Film Review: Table 19

If I was making the seating chart for a room full of movies, Table 19 will be happy to know it’s not being relegated to the back of the hall near the bathrooms. That said, it won’t be joining the lower digit tables that everyone would prefer to be sitting at either.

As the movie explains it, Table 19 is full of the people invited to the wedding that should’ve known better than to actually come. It has the childhood nanny, the embarrassing distant relative, the couple that works in the same industry as the bride’s dad, and some kid that honestly I have no idea how he’s connected even though I’m sure we got his 6 degrees at some point. Whatever. He’s there and he’s weird, so score one for the outcasts.

To lead this not quite Breakfast Club band of misfits is Anna Kendrick as the dropout maid of honor, bringing the drama one would expect from having a title like that. The movie really wants to make sure that we’re on her side from the moment we meet her, and as she gets kicked repeatedly in the gut by her ex and her bridal party replacement it starts to become clear that this isn’t the expected movie. It’s far less “these ‘losers’ get together and then hijinks ensue,” and more “these ‘losers’ get together and then things get real.” There’s still plenty of shenanigans, but far more sincerity.

Maybe too much sincerity. As we yearn for this group to learn from each other and grow through this fleeting connection, the story sometimes loses its way when focusing too closely at one conflict over another. Everyone has a story and I appreciate that every character should have their own substance, but cutting away to these other moments (especially The Kepp’s marital issues) slows the progress of the main story (which is what I’m calling Anna Kendrick’s journey). I feel bad saying that Lisa Kudrow, Craig Robinson, Stephen Merchant, June Squibb and Tony Revolori should fill supporting roles pushing Anna Kendrick along, but this would’ve been for the best in the end.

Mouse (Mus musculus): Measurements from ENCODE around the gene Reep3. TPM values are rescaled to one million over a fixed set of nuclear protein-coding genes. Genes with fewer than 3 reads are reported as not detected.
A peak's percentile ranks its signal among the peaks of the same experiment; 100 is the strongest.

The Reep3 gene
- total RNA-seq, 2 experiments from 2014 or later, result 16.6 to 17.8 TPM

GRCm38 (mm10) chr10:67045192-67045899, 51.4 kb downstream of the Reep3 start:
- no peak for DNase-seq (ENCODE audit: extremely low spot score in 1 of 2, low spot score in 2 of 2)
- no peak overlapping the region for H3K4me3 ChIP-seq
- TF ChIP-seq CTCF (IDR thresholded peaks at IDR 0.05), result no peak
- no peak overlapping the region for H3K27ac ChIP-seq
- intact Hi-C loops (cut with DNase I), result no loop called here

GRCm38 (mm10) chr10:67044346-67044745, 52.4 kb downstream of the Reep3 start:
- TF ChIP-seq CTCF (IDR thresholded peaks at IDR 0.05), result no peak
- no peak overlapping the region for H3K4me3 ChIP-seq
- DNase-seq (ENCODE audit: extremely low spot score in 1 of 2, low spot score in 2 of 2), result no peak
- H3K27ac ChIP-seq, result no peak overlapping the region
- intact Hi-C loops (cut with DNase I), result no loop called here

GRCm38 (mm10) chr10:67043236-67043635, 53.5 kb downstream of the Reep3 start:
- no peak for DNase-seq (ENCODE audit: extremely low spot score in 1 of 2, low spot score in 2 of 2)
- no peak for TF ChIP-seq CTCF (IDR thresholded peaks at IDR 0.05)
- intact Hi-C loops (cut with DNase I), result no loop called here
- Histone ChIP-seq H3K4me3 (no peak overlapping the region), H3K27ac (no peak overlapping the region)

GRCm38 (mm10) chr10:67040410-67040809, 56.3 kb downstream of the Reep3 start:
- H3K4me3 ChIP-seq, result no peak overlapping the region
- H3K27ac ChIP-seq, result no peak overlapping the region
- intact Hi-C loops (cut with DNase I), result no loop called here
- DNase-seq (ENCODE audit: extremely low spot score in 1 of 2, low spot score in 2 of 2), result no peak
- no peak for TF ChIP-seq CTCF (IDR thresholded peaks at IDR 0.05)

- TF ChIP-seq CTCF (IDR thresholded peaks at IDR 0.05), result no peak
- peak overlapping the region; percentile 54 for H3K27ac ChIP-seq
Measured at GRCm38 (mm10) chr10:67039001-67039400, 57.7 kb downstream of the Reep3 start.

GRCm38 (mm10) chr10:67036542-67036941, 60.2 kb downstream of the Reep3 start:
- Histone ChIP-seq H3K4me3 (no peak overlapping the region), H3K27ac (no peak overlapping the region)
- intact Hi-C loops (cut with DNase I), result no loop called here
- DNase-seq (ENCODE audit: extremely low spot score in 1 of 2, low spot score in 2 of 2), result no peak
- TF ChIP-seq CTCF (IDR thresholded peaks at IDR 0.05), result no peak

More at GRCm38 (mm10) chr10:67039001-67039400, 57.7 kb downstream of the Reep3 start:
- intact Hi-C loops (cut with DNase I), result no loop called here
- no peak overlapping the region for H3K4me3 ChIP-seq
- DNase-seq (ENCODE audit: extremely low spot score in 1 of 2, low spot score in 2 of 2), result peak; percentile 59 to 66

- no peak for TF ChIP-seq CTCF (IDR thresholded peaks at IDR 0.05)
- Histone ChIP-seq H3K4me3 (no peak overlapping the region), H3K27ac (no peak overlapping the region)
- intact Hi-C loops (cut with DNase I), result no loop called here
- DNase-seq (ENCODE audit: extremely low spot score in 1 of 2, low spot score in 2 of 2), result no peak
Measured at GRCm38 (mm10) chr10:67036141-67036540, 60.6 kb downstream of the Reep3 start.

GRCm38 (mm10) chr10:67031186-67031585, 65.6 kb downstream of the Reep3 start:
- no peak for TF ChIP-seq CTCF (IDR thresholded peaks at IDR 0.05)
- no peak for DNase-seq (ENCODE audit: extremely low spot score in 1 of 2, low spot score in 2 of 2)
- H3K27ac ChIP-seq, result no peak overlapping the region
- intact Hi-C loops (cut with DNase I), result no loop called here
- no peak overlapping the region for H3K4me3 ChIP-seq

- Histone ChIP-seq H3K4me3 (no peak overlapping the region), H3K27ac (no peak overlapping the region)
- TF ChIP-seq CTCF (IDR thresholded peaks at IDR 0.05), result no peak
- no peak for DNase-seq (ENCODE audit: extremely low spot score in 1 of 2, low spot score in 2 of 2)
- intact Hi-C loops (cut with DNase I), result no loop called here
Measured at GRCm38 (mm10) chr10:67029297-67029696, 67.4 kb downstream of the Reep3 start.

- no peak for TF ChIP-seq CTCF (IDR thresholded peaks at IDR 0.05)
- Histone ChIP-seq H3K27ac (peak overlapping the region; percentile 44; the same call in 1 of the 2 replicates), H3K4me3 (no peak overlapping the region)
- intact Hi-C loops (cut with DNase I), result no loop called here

Well, maybe not Stephen Merchant. Keep all his stuff, trim the rest. Oh, and cut the Australian love interest completely. Between him and the Kepps I really don’t know what this movie wants me to think. Unless I should believe that the moral of this story is to settle. Eventually as your options narrow your backup will start looking like your first choice. I said this movie was more sincere than funny, but I don’t think it is secretly gloomy as well considering so much of it wanted to wrap up nicely.

In the end I appreciate the story Table 19 tells as it does its best to make every character of this forgotten table important, I just don’t think everything shown to us about these characters WAS important.

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